1940 Census–2 Found, 1 Missing, 1 Miss Named

April 2, 2012

I actually found my mother twice, which was interesting. I went to where her parents had been living, and I thought they would still be there. But I didn’t know when my grandparents moved “in to town”.

My grandfather was listed, but his wife’s name was listed as my mother, but with her mothers age.

What was very interesting is the my Aunt was NOT listed at all.

Strode_House-1929

House in 1929

Now, that’s not a small house, and about where this picture was taken is a Barn (Baldwin Book Barn). At least once census record had a maid living in the house.

An excuse to check in with my aunt, I called and asked where she was in 1940, and as expected, “in junior high school”. Not listed anywhere.

I found my parents, and confirmed by my aunt, that they were living in an apartment “in town”. I am guessing that they were living there, while my dad was building his house.

Note to self: get the house building Photo’s digitized

Lesson Learned: The few extra steps in preparing for this day, has paid off.

I have probably been through 100+ Census Images, and of course the ones I wanted were at the end of the Enumeration District. But “we’re good to go” for some more looking at images.


First of my 1940 Census findings

April 2, 2012

House_Worthington-FarmHouse-1952

Farm House in 1952

OK. The wait has been worth it, almost. I found my Grandparents and their children, on the farm. Haven’t found my parents, but they can’t be too far away, as they lived on the same farm, but there was a road running through the farm.

House_Worthington_Henry-2010

The house that Dad Built (taken in 2010)

What I found most interesting was the next entry. Long story short. Those of us who grew up on the farm, as children, had a “best friend” who lived with his mother across the road. (what is a historical home in Chester County). His mother was the housekeeper for two “lady Doctors”. The Census Entry, confirmed a live long belief, but never thought it would have listed as “Head” and “Partner”.

Off to find my parents.


Ancestry.com’s 1940 Status (04/02/12–1:45pm)

April 2, 2012
State    Image Status 
American Samoa  Complete 
California In Process
Delaware Complete 
District of Columbia  Complete 
Guam Complete 
Indiana Complete 
Maine Complete 
Nevada Complete 
New York In Process
Panama Canal Zone  Complete 
Pennsylvania In Process
Rhode Island Complete 
Virgin Islands Complete 
Virginia In Process

 

Guess I should take a name. New York (1 household) is still “in progress”, but my pick list just started and is “in progress”, Pennsylvania.

Can’t even get the Indexing to download a (non-1940 census record) so that I could index a couple of New Jersey WWI records.


Ancestry.com’s 1940 Status (04/02/12–12:30pm

April 2, 2012

 

State    Image Status 
American Samoa  Complete 
Delaware Complete 
District of Columbia  Complete 
Guam Complete 
Indiana Complete 
Maine Complete 
Nevada Complete 
New York In Process
Panama Canal Zone  Complete 
Rhode Island Complete 
Virgin Islands Complete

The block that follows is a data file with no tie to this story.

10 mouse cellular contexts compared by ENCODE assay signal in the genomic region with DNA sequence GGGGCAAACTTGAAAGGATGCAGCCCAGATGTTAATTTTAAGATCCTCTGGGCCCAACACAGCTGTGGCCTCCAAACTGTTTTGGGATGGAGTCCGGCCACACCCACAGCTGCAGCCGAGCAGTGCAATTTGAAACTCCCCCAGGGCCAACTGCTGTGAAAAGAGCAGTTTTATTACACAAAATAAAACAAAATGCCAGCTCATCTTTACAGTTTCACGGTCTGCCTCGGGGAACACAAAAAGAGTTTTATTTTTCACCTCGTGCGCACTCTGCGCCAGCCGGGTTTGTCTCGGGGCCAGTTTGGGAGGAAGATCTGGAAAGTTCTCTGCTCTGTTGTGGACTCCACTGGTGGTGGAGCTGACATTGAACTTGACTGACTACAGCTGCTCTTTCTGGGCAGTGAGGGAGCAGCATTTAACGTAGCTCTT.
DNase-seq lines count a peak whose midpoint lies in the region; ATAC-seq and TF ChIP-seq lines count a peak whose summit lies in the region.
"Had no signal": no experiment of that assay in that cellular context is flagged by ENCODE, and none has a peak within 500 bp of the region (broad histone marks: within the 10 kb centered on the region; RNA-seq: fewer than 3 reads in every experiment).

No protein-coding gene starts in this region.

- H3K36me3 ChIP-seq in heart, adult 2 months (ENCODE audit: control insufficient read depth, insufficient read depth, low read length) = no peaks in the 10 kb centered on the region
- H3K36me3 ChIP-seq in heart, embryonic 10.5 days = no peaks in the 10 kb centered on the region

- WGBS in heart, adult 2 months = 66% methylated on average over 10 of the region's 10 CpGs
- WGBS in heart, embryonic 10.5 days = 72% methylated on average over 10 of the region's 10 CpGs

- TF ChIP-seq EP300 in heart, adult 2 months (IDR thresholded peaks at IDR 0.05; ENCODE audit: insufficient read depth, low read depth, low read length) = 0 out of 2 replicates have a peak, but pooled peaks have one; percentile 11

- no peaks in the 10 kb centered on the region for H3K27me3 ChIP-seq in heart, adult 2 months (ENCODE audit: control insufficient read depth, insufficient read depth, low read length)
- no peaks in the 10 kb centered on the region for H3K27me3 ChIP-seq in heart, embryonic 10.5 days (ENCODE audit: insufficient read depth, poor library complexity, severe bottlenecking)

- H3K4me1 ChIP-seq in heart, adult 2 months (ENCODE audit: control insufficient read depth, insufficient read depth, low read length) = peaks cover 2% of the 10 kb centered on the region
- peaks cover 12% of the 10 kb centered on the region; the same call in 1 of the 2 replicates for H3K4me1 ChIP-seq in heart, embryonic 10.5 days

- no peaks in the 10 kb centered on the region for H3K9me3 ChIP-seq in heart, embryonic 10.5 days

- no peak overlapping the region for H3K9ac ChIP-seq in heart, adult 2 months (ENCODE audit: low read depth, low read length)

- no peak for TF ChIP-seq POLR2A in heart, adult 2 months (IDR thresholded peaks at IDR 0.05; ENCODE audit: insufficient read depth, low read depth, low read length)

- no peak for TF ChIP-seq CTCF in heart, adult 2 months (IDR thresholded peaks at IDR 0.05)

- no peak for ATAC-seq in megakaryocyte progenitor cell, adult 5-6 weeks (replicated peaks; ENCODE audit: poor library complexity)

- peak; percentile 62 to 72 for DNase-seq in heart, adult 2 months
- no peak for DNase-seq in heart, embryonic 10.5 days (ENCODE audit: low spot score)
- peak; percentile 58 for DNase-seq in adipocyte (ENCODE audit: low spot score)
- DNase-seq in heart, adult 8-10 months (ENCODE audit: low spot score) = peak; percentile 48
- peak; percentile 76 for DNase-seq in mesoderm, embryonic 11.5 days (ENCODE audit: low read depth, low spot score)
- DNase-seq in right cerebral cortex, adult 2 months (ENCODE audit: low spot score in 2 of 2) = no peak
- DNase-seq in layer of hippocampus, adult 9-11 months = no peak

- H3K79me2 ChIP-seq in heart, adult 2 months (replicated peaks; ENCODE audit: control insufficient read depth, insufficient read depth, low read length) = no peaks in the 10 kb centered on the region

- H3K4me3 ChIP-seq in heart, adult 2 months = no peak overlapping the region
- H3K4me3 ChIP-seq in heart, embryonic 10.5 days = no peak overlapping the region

Ancestry.com’s 1940 Status (04/02/12–11:00am

April 2, 2012
State    Image Status 
District of Columbia  Complete 
Guam In Process
Indiana In Process
Maine In Process
Nevada Complete 
New York In Process

In Search of … The 1940 Census Records

April 2, 2012

1940CountDown

I learned early this morning, before the coffee had completely finished brewing, that Ancestry.com had loaded some 1940 Census Records.

My Preparation work had paid off. When I went to get some shut-eye a few hours earlier, I had printed my 9 page Who to Search for, and Where, and it was sitting on the keyboard when went to Ancestry.com. Here I thought I would have a couple of hours before the images were there. So, I am glad I had that print out ready to go.

Ancestry.com had Virgin Islands, Rhode Island, Panama Canal, Nevada, Maine, Indiana, Guam, District of Columbia, Delaware, and American Samoa.

I remembered that I had a family in the 1930 Census at Fort Amador, Balboa District, Panama Canal Zone. I don’t know much about this family, so really didn’t know IF I would find anything about them. 60 pages of images later, nothing. Not a big deal.

I know that a cousin, David Reed, lived in DC and that there is a Worthington house in Georgetown. So, to the District of Columbia records I went.

Could not find the street address in the Enumeration District where the house is located. Found surrounding streets, but not this one. Will look for that house later. Just trying to see who lived in it in 1940.

Some of you may remember David Reed. He and I went back and forth on a Worthington Email list for a number of years. Some of the Worthington researchers may remember a gathering at the Monocacy Battle Ground, in Frederick, where the Worthington House Trail was open and David was the guest speaker. It was his Grandfather, Judge Glenn Howard Worthington who wrote a book about his Civil War Experience.

I had David’s address before he passed away, so I looked to see if he was in that house in the 1940 Census. Found the house, saw it on Google Earth, but another family was living there at the time.

Don’t have others in the loaded 1940 Census Records yet, so I did a batch of Indexing, just to get back in the hang of that, while I wait.

The 1940 Census Records, as of this moment, are not available for us to index.

My 9 page report is almost complete with the 1930 Locations, addresses and ED listing, and hand written 1940 ED listings are almost done. Back to Steve Morse’s website to identify the rest.


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